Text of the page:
She thus leads curious readers to historian Venkatesh Ramakrishnan, who is known for his work on the cartography of the river Cooum. When she talks about the Ennore creek and the toxic pollution caused by the North Chennai Thermal Power Station, she makes us acquainted with the wonderful activist Pooja Kumar of Coastal Resource Centre. She also talks about the work of Nityanand Jayraman of Vettiver Collective.
A notable coincidence
Interestingly, I got a first glimpse of this book not at a bookstore, but on the table of Vettiver Collective last June, when I was speaking to this activist scholar about the impacts of the State Industries Promotion Corporation of Tamil Nadu (SIPCOT). As we talked about the importance of auditing land acquisition and allotment practices in Tamil Nadu, I noticed the book and was curious to know what it talked about.
It instantly caught my attention; I have written extensively in the past about the performance audits carried out by CAG of India on flood control and management programmes, and in one article I also wondered, ‘When will our auditors learn from ecologists.’ I discovered that this book actually takes a deep interest in the Performance Audit by CAG of India on Chennai Floods.
Krupa Ge tells us about her efforts to trace the CAG report, whose tabling got delayed by almost a year. It was through her sustained efforts to use RTI application and appeals against the first reply, that she chanced upon 320 pages of correspondence between heads of different line departments replying to the performance audit and the then chief secretary of Tamil Nadu trying to obfuscate the auditors and delay the final report.
Readers who wish to really understand how brazenly our administrators could refuse or parry responding to the constitutional auditor, do look at the excerpt from this book here on The News Minute.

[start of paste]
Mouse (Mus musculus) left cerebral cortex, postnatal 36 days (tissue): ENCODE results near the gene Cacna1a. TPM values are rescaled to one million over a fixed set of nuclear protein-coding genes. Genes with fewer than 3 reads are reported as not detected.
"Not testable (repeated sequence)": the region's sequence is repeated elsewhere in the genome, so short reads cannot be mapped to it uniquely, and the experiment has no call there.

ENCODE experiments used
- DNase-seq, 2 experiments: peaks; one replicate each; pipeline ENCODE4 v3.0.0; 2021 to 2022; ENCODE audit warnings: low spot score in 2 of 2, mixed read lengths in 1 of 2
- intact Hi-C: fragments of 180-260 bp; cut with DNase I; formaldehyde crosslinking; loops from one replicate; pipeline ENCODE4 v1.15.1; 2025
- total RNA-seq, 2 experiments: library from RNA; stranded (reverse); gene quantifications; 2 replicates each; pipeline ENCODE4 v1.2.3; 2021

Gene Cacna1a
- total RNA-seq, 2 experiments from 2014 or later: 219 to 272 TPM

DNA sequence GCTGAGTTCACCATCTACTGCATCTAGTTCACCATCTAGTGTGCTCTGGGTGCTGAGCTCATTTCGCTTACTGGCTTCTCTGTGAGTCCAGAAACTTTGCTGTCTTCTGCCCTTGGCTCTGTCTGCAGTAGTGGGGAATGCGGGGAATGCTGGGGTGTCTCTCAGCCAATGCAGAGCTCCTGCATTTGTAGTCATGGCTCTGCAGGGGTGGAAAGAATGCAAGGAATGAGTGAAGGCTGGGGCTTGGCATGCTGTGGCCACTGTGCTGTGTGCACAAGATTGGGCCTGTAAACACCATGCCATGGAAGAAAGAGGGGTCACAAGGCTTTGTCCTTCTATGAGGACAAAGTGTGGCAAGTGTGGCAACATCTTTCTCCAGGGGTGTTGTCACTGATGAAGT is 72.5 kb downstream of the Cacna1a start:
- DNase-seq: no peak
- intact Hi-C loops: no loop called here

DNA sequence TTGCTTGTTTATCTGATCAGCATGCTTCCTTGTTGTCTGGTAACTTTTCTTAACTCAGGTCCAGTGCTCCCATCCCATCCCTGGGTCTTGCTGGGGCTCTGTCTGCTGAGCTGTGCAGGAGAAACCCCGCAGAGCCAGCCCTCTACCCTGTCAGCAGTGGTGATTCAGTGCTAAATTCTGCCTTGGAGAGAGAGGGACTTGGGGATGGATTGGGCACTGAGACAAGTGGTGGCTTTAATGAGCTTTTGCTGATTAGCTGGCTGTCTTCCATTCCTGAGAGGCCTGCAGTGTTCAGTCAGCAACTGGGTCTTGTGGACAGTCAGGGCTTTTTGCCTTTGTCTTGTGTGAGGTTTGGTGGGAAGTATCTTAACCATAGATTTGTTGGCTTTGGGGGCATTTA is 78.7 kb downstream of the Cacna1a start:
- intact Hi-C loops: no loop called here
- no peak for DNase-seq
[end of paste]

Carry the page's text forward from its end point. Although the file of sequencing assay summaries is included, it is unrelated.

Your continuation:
But more importantly, I think the pertinent question that arises from this book is how little do we learn from the frequent urban flood disasters. Lest we forget, here is a one-page excerpt from yet another CAG audit report that tells us how the Electronic Development Corporation of Tamil Nadu had delayed execution of flood mitigation works for 10 years.
In the final analysis, as the song by Kaber Vasuki, Chennai Poromboke Paadal sung by T. M. Krishna reminds us:
“It was not the rivers that chose to flow through cities
Rather, it was around rivers that the cities chose to grow”.
Whether in Maharashtra, Bihar, Tamil Nadu, Uttarakhand, Jammu and Kashmir, Kerala or West Bengal, a careful look at the performance audit of disaster management and flood control works would point to the need for analysis of the root causes of the disease. That root cause many a time is outdated manuals of the management of waterbodies and dams, coupled with a failure to respond to constitutional auditors and the lack of humility to learn from past mistakes and blunders.
For the sake of creating awareness of ground realities among the people, may the tribe of those nameless auditors who studied the Chennai Floods 2015 under the CAG of India and wrote an eminently valuable stand-alone report, as well as of authors like Krupa Ge, grow.
Read the author’s interview here.